Tulsa Public Schools is deciding exactly how many teachers will staff schools this year. This comes after anonymous donors gave enough to fund 45 positions, on the chopping board.
It's a total of nearly two million dollars in anonymous money. At Webster High, they are hoping that means they can keep their band teacher or any of the teachers they've lost.
First, an anonymous donor gave 600-thousand dollars, enough to save 15-teaching jobs.
Now another has given one point two million, enough to save 30-positions. The school board president says it's relief.
"I am frankly gratified and blessed. I feel blessed that people have stepped up and said I can do more than fund one allocation. I can fund 15 allocations or let me fund 30 allocations," said Gary Percefull.
But he and other school board members are elected. We asked if it's ethical and transparent. anonymous donations in great amounts. The Ethics Commission says schools don't have to disclose donations.
Does it buy influence?
"We just reached out and talked to folks that we deal with all the time at T.P.S. that have helped us on a number of initiatives. We've got several positions and programs that are being funded by outside donors," explained Percefull.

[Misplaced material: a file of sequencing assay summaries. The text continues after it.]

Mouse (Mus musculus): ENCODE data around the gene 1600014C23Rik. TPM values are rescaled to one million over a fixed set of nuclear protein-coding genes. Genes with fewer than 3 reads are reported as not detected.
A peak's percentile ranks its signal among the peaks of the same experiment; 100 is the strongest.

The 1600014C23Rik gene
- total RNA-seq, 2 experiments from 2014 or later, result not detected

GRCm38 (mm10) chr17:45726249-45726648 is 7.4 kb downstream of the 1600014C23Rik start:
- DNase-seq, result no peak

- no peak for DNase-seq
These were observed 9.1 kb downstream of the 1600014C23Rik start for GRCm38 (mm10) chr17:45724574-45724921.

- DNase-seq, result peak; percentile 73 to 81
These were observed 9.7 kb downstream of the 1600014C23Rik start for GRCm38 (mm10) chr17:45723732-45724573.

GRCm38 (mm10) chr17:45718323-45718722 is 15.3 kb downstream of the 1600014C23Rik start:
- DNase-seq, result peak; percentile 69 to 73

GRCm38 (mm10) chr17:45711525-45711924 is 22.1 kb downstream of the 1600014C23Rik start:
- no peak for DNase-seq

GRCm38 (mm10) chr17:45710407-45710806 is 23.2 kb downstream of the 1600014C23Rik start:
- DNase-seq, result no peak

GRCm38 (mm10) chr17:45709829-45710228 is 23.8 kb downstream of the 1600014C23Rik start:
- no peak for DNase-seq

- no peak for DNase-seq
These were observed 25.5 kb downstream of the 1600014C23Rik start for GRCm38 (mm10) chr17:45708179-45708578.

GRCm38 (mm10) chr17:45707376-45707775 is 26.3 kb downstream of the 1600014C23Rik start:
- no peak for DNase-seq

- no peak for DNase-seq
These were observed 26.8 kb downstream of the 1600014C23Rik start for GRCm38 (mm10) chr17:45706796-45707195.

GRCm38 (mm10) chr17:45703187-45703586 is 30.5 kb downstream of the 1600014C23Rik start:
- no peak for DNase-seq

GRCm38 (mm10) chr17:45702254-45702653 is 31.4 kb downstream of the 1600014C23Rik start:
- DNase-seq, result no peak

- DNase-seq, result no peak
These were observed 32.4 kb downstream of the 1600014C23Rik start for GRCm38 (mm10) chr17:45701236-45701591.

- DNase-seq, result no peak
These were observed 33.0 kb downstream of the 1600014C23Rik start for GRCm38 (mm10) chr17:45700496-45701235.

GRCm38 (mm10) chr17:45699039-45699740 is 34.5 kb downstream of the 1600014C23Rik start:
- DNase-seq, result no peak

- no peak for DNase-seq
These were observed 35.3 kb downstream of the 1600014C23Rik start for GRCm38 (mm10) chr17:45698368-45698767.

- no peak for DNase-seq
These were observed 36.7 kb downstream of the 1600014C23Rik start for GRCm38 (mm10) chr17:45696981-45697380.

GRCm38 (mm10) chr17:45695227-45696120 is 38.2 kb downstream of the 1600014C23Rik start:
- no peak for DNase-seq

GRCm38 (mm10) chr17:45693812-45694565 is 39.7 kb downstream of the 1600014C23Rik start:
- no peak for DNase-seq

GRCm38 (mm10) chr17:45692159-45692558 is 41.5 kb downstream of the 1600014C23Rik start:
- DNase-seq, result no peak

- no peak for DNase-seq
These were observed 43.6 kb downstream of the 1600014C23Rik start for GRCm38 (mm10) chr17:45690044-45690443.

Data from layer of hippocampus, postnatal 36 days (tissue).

The donations came, after lawmakers denied requests for more funding
"I think that is awesome. I just hope legislators don't take that as an easy way out to not fund programs they are mandating," said Kay Hilton, a retired teacher.
That is a concern for school board members, that now they maybe expected to find funding.
"I don't know what to do about that. I mean the thought has crossed my mind tell these donors, gee thanks for the offer, but we think we'll cut some teachers out of the budget this year and expand class sizes,"Percefull said.
This time they accepted the money and it could mean less crowded classrooms, more programs for your children.
The allocations committee is still meeting and letting schools know exactly how many teachers each school will have.